Monday, November 30, 2009

A Jarvis House Thanksgiving

This is a funny little mother turkey flower container that I got at the Community Thrift Shop.

 These are the last remaining flowers in the Jarvis House garden. We gathered up to create an informal arrangement for the table.

Starting with the plooms  from the large grasses and using Sage and Oak Leaf Hydrangea leaves, a turkey tail forms.

The last of the Roses, Chrysanthemums, Rudbeckia, and Veronica fill the pot.

 We add real fruit to a woven cornucopia and more leaves from the fall leaves of the Oak Leaf Hydrangea, with a Rudbeckia flower.

In the kitchen, Aunt Gloria, the best family cook, adds her touch to the stuffing.  We used cornbread stuffing with peeled apples, sausage, celery, onions, raisins, bouillon, and butter.  The pan was my mother's.

The side dishes included green bean casserole, a back to basics classic, sweet potatoes, a cranberry fruit mold that my sister made, mashed potatoes,

breaded carrots, my sister makes like my mother, and a wonderful green vegetable salad.

This gravy boat just the thing when you need it for Thanksgiving.  I had a hard time finding that "pink stuff in a small can" with which to clean it, but finally I got the new version of "Wright's silver cream" cleaner.  We've had this gravy boat since the 60's.  Plated items like this can be discovered at all thrift shops and church sales.  They usually look tarnished and awful, but they can be polished and saved for Thanksgiving.

 Whatever the season, there is usually something hanging from the brass chandelier over the dining room table.

There are holiday decorations all over the house.

The Thanksgiving Cactus blooms in the hallway.  How it does this on time every year is always a mystery.
The table is set, and
we carve the turkey,

wood is at the ready for the wood burning stove.

Happy Thanksgiving to all.

Monday, November 23, 2009

Nantucket Lightship/LV-112

Right now the lightship, Nantucket, (click for more info) is docked in Oyster Bay, Long Island. Soon it will be going to Salem, Mass.
It was purchased for a non-profit organization, the United States Lightship Museum, Inc. and will be towed by tugs to its new location, and restored, Robert M. Mannino. Jr, president,  center of photo.
A group of lightship enthusiasts gathered to make an inspection of the condition of the Nantucket.
Inside  the wheel house the binnacle houses the compass.  Note the red and green iron balls on either side which  adjusts the compass for magnetic north. This is necessary because the Nantucket is a steel ship.
This is the ship's telegraph, which transmits instructions from the wheel house to the engine room.  On board, there is so much noise that this instrument was made large for reading and it rings when changed to provide the correct instructions to the engine room.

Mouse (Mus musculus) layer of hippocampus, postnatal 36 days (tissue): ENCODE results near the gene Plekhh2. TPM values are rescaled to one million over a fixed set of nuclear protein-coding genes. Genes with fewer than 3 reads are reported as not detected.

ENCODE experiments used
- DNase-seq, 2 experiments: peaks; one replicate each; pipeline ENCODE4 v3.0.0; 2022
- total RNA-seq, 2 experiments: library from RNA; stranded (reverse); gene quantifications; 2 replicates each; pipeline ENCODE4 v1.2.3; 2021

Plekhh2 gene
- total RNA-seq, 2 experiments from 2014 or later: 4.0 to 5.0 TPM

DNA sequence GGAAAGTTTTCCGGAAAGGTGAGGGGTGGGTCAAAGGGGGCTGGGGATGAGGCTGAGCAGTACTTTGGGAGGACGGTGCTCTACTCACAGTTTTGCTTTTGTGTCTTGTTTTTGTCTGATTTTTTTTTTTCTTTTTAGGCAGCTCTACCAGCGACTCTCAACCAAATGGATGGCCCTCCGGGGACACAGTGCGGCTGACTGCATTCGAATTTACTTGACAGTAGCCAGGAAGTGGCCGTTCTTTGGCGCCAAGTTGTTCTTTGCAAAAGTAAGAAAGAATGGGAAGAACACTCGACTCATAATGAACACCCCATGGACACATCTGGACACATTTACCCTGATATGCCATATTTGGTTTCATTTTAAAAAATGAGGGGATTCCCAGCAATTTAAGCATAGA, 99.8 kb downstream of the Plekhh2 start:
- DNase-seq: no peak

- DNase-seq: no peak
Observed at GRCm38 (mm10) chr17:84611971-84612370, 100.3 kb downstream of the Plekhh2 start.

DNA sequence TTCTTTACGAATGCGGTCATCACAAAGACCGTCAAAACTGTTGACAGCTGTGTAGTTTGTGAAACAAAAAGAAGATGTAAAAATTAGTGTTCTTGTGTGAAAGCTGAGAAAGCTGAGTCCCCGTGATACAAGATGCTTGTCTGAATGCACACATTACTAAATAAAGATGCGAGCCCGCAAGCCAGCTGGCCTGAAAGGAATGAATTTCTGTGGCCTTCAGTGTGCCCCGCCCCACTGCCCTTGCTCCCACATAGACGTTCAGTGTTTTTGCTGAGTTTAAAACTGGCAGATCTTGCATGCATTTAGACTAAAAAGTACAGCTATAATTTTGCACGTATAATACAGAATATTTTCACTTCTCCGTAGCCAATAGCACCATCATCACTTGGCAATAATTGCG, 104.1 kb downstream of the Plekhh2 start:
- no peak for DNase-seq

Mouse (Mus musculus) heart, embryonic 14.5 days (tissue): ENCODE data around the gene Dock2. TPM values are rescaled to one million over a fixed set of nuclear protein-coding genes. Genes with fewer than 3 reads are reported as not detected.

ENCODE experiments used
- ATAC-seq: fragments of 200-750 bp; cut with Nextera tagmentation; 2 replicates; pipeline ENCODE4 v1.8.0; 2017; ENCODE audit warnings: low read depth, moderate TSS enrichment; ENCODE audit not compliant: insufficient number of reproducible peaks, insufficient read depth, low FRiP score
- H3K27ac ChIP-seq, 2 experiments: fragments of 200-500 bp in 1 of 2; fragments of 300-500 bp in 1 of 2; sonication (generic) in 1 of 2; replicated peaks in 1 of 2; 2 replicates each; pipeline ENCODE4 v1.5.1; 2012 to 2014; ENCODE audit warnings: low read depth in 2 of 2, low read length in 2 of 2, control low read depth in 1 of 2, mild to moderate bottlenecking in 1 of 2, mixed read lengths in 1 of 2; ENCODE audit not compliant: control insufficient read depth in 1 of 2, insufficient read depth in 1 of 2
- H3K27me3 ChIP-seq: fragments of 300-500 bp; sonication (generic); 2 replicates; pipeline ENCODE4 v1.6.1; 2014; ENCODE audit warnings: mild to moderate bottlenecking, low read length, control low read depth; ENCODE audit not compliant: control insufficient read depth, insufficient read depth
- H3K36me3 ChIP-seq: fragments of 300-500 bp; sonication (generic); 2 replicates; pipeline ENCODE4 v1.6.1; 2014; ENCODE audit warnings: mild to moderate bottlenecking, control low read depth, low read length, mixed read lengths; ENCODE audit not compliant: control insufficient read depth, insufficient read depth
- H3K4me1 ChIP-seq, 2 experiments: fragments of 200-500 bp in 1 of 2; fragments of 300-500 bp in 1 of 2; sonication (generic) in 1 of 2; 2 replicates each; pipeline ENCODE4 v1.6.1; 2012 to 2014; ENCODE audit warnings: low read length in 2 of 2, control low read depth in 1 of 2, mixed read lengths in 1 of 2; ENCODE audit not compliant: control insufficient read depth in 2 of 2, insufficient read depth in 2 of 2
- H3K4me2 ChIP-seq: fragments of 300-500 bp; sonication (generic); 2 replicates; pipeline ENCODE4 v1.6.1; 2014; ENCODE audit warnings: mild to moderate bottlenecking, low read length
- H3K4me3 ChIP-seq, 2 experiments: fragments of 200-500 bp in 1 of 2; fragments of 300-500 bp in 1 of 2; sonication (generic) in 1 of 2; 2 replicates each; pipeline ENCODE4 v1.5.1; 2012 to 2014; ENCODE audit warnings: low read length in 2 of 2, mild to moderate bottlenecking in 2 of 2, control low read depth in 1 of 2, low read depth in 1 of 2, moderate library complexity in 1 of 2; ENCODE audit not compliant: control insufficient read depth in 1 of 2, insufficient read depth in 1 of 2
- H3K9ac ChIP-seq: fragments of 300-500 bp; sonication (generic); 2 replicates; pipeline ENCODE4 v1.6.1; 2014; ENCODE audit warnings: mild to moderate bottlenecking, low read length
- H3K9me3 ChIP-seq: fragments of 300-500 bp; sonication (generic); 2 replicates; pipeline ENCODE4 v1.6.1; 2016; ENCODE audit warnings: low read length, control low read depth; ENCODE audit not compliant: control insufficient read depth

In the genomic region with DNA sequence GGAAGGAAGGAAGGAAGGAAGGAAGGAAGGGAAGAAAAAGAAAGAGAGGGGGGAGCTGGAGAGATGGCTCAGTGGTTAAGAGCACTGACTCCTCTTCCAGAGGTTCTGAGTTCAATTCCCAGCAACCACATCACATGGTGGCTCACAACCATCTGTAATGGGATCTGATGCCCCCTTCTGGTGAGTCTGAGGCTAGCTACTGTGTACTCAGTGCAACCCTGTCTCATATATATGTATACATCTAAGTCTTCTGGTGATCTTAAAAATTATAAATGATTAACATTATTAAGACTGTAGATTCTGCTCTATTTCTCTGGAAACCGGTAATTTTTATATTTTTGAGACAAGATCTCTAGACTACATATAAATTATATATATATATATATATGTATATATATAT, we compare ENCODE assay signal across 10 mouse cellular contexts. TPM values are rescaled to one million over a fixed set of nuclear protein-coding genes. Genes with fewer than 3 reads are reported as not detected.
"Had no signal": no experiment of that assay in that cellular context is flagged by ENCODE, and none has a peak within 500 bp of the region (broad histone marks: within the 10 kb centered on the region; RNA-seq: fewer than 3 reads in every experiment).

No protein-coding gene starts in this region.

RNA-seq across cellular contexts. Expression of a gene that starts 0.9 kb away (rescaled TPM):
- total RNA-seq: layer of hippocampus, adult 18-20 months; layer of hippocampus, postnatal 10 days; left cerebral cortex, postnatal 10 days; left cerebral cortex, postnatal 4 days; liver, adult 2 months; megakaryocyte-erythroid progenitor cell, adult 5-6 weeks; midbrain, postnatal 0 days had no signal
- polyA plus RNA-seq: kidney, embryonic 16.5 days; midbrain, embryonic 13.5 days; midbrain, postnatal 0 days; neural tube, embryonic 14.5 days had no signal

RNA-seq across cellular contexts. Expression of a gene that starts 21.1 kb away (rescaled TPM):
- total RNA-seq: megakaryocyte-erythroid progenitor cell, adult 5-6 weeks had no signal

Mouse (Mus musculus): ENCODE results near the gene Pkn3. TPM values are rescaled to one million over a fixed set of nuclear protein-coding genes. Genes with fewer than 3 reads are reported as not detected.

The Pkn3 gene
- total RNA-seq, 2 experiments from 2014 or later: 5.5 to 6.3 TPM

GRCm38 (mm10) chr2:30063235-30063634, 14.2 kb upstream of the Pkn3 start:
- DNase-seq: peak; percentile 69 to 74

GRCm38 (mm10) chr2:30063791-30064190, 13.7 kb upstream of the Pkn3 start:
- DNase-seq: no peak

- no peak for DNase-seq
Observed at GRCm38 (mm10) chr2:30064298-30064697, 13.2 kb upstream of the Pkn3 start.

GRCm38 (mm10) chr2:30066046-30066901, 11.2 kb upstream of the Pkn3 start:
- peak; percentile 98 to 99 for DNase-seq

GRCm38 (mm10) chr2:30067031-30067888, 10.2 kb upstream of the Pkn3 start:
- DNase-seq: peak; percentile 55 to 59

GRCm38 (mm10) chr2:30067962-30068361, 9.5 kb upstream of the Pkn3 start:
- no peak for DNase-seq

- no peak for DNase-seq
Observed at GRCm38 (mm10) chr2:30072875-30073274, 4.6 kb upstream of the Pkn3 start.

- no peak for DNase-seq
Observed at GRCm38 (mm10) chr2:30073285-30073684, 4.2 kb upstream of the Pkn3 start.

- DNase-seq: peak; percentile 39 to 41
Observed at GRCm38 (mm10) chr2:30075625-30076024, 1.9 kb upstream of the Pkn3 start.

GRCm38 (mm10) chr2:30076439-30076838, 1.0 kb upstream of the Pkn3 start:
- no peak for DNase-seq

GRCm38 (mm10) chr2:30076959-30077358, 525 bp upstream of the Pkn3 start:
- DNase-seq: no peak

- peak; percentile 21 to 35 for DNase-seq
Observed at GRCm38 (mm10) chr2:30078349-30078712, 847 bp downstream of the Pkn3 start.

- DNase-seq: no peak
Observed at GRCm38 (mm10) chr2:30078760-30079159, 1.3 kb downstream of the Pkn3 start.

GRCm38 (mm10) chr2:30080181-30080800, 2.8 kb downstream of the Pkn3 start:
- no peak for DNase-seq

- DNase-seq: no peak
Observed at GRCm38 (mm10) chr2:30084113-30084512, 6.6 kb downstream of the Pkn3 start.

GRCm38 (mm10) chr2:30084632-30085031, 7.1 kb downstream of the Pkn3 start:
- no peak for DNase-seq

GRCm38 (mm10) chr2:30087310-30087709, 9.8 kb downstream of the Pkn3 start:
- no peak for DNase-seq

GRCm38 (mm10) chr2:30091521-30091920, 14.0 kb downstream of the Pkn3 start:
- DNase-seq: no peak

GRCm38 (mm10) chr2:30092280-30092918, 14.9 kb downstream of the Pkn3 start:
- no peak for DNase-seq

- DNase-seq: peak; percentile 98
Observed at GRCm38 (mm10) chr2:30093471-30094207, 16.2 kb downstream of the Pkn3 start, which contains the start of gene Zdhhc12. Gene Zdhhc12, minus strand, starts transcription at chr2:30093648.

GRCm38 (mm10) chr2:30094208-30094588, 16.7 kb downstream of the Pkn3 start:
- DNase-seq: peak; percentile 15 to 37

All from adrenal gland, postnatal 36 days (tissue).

Down below  is the inclinometer, which is an instrument for measuring the angle that the ship makes with the horizon.
 Going below,
you can see the huge diesel engine.
 This is the side view of the massive diesel engine.  Originally, when the Nantucket was built in 1936 it was steam powered, and it was converted to diesel in 1960's.
This is the rear of the engine showing the propeller shaft.
This is the steering engine,located in the engine room, which assists in steering the ship.
Huge links make up the anchor chain.
The capstan, with the anchor chain.
Bunks for the crew.
The Galley.
The Salon in the stern of the ship.
Chart cabinet below, and
 beautiful wooden chart cabinet in the wheel house.
An interesting sea worthy table in the officers' dining room.
A work room.
The rudder post and quadrant.
Going above on the cat walk.
Bell at the bow.
  Bollard with the dock lines made fast.
Funnel with the Coast Guard insignia.
Starboard side of the ship looking towards the bow.

Starboard wheel house door.
Looking out a porthole.
Familiar sailor with a message.
Photos from the ship's history wall below.
Two crewmen from the past.

Nantucket Lightship Basket display.

Rescue stretcher, and
a mop and a pail for the decks!
Thanks to Richard Koopman for technical  information, and

William Perks for a wonderful adventure aboard the Nantucket.

New information from the journal, Sea History 129, winter 2009-10, page 43, gives more information about the new stewardship of the newly formed U.S. Lightship Museum.  The Nantucket will be moved to Boston for restoration, and then be opened as a museum honoring lightship service. " LV-112 held the most remote manned light station on earth, over 100 miles off the U.S. mainland marking the treacherous Nantucket Shoals."